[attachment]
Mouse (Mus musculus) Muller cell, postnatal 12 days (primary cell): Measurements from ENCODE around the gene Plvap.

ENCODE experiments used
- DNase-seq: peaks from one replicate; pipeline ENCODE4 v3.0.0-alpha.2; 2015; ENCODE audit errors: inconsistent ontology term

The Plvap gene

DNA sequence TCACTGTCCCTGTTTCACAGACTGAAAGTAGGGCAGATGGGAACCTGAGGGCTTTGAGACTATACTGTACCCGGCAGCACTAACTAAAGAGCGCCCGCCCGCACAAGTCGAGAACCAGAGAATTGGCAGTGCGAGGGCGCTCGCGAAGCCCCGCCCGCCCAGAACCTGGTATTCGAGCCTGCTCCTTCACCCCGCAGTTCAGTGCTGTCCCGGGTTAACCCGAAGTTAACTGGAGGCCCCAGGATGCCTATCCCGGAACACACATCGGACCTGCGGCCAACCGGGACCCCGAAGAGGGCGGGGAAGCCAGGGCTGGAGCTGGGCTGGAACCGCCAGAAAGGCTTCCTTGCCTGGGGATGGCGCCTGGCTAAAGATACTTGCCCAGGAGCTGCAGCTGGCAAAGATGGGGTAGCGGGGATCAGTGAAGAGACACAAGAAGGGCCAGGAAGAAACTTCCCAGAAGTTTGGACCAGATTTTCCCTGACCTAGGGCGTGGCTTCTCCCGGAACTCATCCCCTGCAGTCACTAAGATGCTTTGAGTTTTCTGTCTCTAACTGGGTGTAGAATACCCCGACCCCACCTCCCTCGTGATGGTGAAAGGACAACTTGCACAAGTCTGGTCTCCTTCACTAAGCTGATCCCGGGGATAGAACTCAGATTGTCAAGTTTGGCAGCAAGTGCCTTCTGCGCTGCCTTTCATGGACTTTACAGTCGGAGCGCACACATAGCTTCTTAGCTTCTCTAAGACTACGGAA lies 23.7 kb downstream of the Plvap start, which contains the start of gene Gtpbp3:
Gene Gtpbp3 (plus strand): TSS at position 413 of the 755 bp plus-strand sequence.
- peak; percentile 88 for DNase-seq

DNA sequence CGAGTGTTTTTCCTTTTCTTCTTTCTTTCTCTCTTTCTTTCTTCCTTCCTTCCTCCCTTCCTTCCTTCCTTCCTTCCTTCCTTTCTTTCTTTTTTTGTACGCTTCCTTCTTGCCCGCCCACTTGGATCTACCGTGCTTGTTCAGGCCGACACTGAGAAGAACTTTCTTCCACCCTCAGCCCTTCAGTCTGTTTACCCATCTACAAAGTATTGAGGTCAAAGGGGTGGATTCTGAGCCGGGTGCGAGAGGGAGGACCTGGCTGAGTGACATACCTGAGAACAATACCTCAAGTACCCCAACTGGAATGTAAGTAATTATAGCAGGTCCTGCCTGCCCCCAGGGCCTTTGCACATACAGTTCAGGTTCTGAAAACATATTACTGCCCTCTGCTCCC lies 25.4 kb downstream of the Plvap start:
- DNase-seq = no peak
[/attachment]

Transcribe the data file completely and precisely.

Mouse (Mus musculus) Muller cell, postnatal 12 days (primary cell): Measurements from ENCODE around the gene Plvap.

ENCODE experiments used
- DNase-seq: peaks from one replicate; pipeline ENCODE4 v3.0.0-alpha.2; 2015; ENCODE audit errors: inconsistent ontology term

The Plvap gene

DNA sequence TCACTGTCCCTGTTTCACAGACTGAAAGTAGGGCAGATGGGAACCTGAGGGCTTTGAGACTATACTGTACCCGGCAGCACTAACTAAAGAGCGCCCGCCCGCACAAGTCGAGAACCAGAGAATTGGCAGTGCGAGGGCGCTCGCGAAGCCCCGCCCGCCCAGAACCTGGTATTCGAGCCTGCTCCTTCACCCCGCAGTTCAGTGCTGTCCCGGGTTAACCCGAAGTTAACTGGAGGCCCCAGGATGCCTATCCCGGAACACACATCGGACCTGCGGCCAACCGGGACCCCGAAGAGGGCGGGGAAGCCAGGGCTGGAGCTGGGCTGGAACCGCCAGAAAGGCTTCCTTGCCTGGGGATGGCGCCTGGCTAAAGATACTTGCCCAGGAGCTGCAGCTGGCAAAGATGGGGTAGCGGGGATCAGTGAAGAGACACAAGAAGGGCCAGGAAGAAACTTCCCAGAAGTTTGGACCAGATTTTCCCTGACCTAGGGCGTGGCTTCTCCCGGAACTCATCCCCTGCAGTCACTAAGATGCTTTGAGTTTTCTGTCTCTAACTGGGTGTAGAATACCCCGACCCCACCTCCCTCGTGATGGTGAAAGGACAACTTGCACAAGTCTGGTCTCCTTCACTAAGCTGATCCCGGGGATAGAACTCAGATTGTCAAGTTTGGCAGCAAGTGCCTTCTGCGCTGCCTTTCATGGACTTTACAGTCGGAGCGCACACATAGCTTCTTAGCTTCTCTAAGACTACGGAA lies 23.7 kb downstream of the Plvap start, which contains the start of gene Gtpbp3:
Gene Gtpbp3 (plus strand): TSS at position 413 of the 755 bp plus-strand sequence.
- peak; percentile 88 for DNase-seq

DNA sequence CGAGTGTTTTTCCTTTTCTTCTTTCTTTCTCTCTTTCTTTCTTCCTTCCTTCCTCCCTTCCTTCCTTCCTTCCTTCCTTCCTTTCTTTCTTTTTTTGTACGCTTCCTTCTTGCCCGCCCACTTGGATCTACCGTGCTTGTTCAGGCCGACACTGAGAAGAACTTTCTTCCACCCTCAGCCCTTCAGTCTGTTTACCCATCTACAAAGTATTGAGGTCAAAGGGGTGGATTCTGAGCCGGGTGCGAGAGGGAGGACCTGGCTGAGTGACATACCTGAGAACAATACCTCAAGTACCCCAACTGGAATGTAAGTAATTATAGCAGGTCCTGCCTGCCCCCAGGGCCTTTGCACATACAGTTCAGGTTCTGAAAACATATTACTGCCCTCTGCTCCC lies 25.4 kb downstream of the Plvap start:
- DNase-seq = no peak